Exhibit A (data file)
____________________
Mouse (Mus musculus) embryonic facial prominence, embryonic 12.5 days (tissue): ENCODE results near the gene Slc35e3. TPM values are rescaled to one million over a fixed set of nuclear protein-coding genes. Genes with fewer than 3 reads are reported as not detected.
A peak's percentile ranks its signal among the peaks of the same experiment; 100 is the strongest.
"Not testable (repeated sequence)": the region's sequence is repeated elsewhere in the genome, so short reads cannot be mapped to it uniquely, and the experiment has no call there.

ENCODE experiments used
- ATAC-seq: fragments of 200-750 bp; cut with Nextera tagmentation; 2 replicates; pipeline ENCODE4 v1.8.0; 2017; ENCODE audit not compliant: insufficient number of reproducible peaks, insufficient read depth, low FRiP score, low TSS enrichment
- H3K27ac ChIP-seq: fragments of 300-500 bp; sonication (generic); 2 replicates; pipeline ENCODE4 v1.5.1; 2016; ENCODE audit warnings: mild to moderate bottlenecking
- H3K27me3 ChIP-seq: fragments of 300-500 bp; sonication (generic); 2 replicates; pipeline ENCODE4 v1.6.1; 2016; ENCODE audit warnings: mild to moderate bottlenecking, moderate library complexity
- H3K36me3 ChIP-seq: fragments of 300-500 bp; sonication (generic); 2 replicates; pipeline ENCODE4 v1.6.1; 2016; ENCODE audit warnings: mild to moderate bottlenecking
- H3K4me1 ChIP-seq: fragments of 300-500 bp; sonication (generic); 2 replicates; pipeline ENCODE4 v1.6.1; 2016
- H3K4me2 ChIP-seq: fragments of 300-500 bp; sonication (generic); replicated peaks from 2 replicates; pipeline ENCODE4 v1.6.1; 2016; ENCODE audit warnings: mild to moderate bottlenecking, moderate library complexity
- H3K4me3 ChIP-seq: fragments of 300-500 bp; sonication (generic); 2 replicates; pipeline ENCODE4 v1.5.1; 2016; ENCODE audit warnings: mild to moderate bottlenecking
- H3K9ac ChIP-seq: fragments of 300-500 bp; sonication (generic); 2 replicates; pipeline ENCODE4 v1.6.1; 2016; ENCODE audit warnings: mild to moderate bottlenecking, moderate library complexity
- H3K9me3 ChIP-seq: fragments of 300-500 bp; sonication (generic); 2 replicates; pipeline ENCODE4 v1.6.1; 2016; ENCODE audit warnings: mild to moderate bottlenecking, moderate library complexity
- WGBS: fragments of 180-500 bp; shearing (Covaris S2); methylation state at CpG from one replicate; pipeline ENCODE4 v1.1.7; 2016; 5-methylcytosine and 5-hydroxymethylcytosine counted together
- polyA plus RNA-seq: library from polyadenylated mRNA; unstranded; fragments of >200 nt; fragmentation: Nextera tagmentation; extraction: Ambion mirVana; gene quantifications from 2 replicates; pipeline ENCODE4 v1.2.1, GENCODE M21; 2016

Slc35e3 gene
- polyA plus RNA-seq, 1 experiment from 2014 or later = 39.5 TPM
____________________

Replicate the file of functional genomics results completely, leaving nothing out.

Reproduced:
Mouse (Mus musculus) embryonic facial prominence, embryonic 12.5 days (tissue): ENCODE results near the gene Slc35e3. TPM values are rescaled to one million over a fixed set of nuclear protein-coding genes. Genes with fewer than 3 reads are reported as not detected.
A peak's percentile ranks its signal among the peaks of the same experiment; 100 is the strongest.
"Not testable (repeated sequence)": the region's sequence is repeated elsewhere in the genome, so short reads cannot be mapped to it uniquely, and the experiment has no call there.

ENCODE experiments used
- ATAC-seq: fragments of 200-750 bp; cut with Nextera tagmentation; 2 replicates; pipeline ENCODE4 v1.8.0; 2017; ENCODE audit not compliant: insufficient number of reproducible peaks, insufficient read depth, low FRiP score, low TSS enrichment
- H3K27ac ChIP-seq: fragments of 300-500 bp; sonication (generic); 2 replicates; pipeline ENCODE4 v1.5.1; 2016; ENCODE audit warnings: mild to moderate bottlenecking
- H3K27me3 ChIP-seq: fragments of 300-500 bp; sonication (generic); 2 replicates; pipeline ENCODE4 v1.6.1; 2016; ENCODE audit warnings: mild to moderate bottlenecking, moderate library complexity
- H3K36me3 ChIP-seq: fragments of 300-500 bp; sonication (generic); 2 replicates; pipeline ENCODE4 v1.6.1; 2016; ENCODE audit warnings: mild to moderate bottlenecking
- H3K4me1 ChIP-seq: fragments of 300-500 bp; sonication (generic); 2 replicates; pipeline ENCODE4 v1.6.1; 2016
- H3K4me2 ChIP-seq: fragments of 300-500 bp; sonication (generic); replicated peaks from 2 replicates; pipeline ENCODE4 v1.6.1; 2016; ENCODE audit warnings: mild to moderate bottlenecking, moderate library complexity
- H3K4me3 ChIP-seq: fragments of 300-500 bp; sonication (generic); 2 replicates; pipeline ENCODE4 v1.5.1; 2016; ENCODE audit warnings: mild to moderate bottlenecking
- H3K9ac ChIP-seq: fragments of 300-500 bp; sonication (generic); 2 replicates; pipeline ENCODE4 v1.6.1; 2016; ENCODE audit warnings: mild to moderate bottlenecking, moderate library complexity
- H3K9me3 ChIP-seq: fragments of 300-500 bp; sonication (generic); 2 replicates; pipeline ENCODE4 v1.6.1; 2016; ENCODE audit warnings: mild to moderate bottlenecking, moderate library complexity
- WGBS: fragments of 180-500 bp; shearing (Covaris S2); methylation state at CpG from one replicate; pipeline ENCODE4 v1.1.7; 2016; 5-methylcytosine and 5-hydroxymethylcytosine counted together
- polyA plus RNA-seq: library from polyadenylated mRNA; unstranded; fragments of >200 nt; fragmentation: Nextera tagmentation; extraction: Ambion mirVana; gene quantifications from 2 replicates; pipeline ENCODE4 v1.2.1, GENCODE M21; 2016

Slc35e3 gene
- polyA plus RNA-seq, 1 experiment from 2014 or later = 39.5 TPM